But to me what was most telling was the article's failure to give much space to the reaction of the Iraqi people on this momentous day. The following constitutes the sum total of what this lengthy lead article has to say on that subject (keep in mind as you read it that Dujail is the town where the murders for which Saddam is currently being tried took place):
This morning, images on one Iraqi television network showed residents of Dujail calling for Mr. Hussein's execution. Meanwhile, in Mr. Hussein's home town of Tikrit crowds gathered to show support for their former leader, chanting slogans such as: "You are still the son of Iraq." They appeared to be in a frenzy, waving Iraqi flags and photos of Mr. Hussein. Iraqi police, wearing blue uniforms and carrying Kalashnikovs, walked through the crowds but did not appear anxious to break up the demonstration.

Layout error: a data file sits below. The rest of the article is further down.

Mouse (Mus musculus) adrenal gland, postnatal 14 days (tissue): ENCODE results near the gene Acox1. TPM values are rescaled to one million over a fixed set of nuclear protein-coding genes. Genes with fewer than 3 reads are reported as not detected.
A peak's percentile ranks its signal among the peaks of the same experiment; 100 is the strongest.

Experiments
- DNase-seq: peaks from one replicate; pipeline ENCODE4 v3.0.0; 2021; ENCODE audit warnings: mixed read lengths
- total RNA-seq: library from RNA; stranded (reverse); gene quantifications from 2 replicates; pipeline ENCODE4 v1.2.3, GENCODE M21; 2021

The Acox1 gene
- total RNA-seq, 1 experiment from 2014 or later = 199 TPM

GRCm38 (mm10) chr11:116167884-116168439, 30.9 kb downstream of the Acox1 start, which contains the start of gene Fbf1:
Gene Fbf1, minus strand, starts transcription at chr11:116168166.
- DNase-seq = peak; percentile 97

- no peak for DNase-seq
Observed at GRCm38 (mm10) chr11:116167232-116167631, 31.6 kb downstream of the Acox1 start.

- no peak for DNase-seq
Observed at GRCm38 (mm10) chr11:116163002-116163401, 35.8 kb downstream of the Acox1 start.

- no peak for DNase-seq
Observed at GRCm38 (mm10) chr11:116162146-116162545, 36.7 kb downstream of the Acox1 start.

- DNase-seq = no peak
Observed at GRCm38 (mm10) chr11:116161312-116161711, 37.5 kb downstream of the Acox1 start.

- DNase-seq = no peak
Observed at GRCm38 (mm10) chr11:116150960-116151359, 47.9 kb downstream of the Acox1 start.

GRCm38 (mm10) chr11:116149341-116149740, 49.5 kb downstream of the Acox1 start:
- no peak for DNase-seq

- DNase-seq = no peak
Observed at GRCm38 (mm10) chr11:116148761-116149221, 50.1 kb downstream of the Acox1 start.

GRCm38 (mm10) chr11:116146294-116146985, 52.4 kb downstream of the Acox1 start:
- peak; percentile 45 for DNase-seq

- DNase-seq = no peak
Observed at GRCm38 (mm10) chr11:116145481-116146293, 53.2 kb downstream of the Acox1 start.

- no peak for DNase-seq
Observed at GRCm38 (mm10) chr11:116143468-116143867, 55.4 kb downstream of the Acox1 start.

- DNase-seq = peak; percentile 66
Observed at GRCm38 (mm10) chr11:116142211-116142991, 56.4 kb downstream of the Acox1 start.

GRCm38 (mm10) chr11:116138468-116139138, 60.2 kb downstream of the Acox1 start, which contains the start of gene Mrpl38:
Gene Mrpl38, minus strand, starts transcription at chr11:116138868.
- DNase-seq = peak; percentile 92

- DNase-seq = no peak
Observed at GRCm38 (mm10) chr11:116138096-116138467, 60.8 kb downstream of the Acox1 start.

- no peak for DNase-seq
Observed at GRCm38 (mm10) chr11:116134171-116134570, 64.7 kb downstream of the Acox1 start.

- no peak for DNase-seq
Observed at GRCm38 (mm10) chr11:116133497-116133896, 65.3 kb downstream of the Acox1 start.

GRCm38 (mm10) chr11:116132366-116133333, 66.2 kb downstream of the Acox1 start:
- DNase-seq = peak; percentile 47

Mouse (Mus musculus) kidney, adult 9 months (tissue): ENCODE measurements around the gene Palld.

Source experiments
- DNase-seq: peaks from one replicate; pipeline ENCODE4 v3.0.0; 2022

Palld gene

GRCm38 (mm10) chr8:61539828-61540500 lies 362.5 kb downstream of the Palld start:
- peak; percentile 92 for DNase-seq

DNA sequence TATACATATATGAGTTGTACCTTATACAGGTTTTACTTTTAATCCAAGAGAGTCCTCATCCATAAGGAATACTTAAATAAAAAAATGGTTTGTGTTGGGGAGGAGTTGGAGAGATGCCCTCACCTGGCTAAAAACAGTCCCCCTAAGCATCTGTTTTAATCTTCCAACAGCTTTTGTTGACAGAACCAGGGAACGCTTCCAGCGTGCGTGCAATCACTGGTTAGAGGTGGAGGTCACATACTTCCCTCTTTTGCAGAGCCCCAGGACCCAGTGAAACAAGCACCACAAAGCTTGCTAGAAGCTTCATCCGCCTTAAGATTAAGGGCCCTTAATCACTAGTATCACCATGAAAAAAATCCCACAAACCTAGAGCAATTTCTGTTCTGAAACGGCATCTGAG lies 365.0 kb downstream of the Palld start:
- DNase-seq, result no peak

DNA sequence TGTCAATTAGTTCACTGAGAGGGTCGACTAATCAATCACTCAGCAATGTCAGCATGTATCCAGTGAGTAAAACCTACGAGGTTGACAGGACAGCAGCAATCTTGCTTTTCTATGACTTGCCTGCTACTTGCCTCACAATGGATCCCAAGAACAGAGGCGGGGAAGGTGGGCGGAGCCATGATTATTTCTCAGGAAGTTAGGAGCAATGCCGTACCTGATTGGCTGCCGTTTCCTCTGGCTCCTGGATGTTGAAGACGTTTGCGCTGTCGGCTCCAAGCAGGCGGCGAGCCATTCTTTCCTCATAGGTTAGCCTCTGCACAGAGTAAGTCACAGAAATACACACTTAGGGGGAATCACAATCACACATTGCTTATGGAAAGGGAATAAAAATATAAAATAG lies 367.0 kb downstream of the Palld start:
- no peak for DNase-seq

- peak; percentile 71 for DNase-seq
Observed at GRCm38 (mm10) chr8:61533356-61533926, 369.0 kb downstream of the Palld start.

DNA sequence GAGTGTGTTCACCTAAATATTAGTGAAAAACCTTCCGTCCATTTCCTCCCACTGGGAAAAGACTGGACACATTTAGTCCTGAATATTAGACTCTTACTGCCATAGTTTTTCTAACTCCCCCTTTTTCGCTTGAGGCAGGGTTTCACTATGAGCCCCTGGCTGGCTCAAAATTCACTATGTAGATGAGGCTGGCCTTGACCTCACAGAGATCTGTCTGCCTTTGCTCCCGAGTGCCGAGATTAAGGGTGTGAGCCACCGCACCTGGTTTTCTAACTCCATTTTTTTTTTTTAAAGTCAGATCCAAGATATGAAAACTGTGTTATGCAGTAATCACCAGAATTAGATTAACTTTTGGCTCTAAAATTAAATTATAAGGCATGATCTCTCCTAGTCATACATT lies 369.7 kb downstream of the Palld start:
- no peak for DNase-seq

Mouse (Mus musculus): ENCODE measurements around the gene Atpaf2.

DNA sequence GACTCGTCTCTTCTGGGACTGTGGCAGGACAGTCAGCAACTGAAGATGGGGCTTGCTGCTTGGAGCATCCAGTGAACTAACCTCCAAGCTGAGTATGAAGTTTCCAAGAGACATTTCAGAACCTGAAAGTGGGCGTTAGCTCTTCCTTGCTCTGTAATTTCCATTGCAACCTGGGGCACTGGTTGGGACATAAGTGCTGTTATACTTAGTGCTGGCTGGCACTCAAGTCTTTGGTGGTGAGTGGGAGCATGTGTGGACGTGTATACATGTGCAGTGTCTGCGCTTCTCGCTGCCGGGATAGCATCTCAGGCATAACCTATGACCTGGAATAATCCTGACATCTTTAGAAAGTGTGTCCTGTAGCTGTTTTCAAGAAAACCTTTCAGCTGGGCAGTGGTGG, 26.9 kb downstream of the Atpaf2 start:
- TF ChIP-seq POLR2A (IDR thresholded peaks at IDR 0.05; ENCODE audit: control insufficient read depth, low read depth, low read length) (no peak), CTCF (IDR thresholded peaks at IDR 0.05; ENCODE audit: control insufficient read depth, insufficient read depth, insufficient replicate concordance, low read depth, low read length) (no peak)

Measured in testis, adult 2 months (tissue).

So, one TV station showed some anti-Saddam demonstrations--and only from the very town where the massacre occurred. But the Times must balance that tiny little piece of news with a bulletin from Saddam's homies demonstrating for him.
I'll not go on too much longer about all of this; the wonder is that it still has the power to surprise me.
I haven't gone back to read the Times coverage of the trial of these guys, but I imagine it might have been a bit different:
But back to today. As soon as one turns to the far-less-renowned but also less liberal New York Post, one notices the change in coverage. In the following excerpt, the Post doesn't neglect to balance the happy responses of some Iraqis with the reactions from an area of Saddam sympathizers. But at least it gives due weight to the anti-Saddam feeling of what must be the majority of Iraq's people: